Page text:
• Document the injured party’s complaints of injury. What hurts? Is there any blood? Did you observe any loss of consciousness? Any torn clothing or broken safety equipment? Remember, even minor injuries can become more serious with time, so document everything.
  • Document any violation of your company’s safety rules or any of the rules in force at the job site.
  • In the event first responders were called to the scene, make note of the jurisdiction of each so that their records will be easier to locate.

Interview each witness properly. If possible, every witness should be interviewed separately and in private, so that the witness feels comfortable giving an honest account of his or her perceptions, free from peer pressure or the natural reluctance to judge or criticize a co-worker or supervisor. Reduce the interview to writing and have the witness sign the document. Read the statement back to the witness and attempt to obtain his or her agreement that what has been written is the witness’s accurate re-telling. If the witness refuses to sign, note that as well, but give him or her an opportunity to make corrections, and have him or her initial any that are made. Some savvy investigators make a practice of intentionally making a few inconsequential errors that the witness can correct and initial, just to demonstrate that the witness actually read the statement and gave input, lending further credibility to the statement.

Take pictures. Everyone has a phone. Use it to document the accident with photos and video. More is better. Photograph the entire scene. Photograph the tools, safety equipment, warning signs, and (if it would not cause undue distress) the injured party and the witnesses. Give those photos to your employer or insurance carrier. Do not post them to Facebook or Instagram, and do not delete them.

Preserve the Evidence. It is crucially important that you preserve the evidence associated with any significant accident until you are told you can release it, usually by your attorney or an insurance investigator. If a tool is involved, secure the tool. If a safety device has failed, save it. Secure the injured worker’s hard hat, safety glasses and gloves. Do so, even if they show no sign of damage or injury. Imagine, for example, that a subcontractor’s employee claims to have been struck on the head with a falling tool, but the hard hat shows no damage. The absence of any scuff marks is surely relevant. A picture is worth a thousand words. The actual hard hat is worth even more. Note also that in the event of a serious accident, it may be necessary to shut down the job site, or at least a portion of it, until the scene can be documented fully. That could take days, weeks or even months, but the consequences of failing to preserve evidence may be quite serious. Remember, also, that the statute of limitation for lawsuits varies from state to state, from as little as one year to as many as five. So, be sure you are in the clear before you delete any files or dispose of any artifacts.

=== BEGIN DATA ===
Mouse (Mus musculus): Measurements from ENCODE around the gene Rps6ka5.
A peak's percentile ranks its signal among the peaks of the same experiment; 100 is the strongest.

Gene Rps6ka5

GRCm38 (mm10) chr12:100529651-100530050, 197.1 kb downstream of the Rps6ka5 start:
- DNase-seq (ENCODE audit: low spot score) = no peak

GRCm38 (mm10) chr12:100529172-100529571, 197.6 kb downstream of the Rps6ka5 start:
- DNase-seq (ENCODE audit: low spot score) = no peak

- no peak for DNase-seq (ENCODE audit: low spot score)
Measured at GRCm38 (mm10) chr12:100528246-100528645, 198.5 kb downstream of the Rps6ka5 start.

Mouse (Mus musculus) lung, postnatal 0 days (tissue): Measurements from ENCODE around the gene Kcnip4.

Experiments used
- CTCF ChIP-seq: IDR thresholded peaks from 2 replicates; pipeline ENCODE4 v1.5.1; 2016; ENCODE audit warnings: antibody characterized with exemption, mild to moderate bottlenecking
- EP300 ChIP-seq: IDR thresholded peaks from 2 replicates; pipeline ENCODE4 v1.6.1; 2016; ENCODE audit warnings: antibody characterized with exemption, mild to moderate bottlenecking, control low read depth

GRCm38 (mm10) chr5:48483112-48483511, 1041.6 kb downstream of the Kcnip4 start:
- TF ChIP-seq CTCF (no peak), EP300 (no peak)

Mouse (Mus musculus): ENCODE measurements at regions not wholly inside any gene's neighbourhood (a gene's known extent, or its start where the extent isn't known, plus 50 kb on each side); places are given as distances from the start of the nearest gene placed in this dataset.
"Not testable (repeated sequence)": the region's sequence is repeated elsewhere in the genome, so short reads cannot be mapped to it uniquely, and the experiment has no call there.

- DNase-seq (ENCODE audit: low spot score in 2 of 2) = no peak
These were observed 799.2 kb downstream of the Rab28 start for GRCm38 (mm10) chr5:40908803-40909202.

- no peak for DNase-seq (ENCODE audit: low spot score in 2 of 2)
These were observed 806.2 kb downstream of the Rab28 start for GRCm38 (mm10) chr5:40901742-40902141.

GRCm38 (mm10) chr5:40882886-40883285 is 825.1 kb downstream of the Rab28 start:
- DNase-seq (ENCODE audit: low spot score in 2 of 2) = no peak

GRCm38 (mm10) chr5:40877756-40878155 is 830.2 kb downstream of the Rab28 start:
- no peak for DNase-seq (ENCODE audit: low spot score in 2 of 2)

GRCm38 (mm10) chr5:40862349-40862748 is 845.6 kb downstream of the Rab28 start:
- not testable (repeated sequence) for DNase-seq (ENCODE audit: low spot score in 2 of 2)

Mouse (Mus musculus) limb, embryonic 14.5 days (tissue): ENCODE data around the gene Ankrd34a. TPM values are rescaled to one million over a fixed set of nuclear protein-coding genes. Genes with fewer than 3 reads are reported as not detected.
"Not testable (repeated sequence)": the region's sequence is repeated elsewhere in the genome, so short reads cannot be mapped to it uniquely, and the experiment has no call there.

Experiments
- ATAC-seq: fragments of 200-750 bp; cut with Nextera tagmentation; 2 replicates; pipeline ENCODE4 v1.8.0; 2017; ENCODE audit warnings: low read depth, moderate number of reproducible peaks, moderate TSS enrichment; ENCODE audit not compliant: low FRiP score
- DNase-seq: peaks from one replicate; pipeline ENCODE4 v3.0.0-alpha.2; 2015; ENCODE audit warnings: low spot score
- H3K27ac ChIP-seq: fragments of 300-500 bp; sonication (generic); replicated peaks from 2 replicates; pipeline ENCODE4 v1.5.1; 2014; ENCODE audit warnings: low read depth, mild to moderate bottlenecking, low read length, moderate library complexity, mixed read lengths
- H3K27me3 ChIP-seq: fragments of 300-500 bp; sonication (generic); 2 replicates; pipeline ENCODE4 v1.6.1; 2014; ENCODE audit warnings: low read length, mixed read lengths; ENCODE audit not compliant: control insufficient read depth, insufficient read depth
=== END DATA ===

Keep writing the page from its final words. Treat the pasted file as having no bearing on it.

Don’t spoil the evidence. The laws regarding spoliation of evidence vary from state to state, but most states impose some duty to preserve evidence that the party holding the evidence ought to know might be relevant in a later lawsuit. For instance, if an employee falls from a lift with a defective safety gate, the law may impose a duty on the possessor of that lift to keep it and to delay any repairs or alterations until its condition can be documented, usually by attorneys, experts and investigators. Failure to do so could subject the “spoiler” to civil liability or, at the very least, a presumption in any legal proceeding that the evidence would have been bad for the spoiler if it had been preserved. Photos and video should never be deleted no matter how unrevealing they may appear to be. And when it comes to video, remember that many recording devices automatically delete after 30 days or even less. It takes little time or effort to download video and save it, so take a moment to do that. In fact, be sure to save any video recording for the entire day of the incident, not just the few seconds that capture the actual event. What was happening in the minutes or hours before the event is often far more important than the event itself.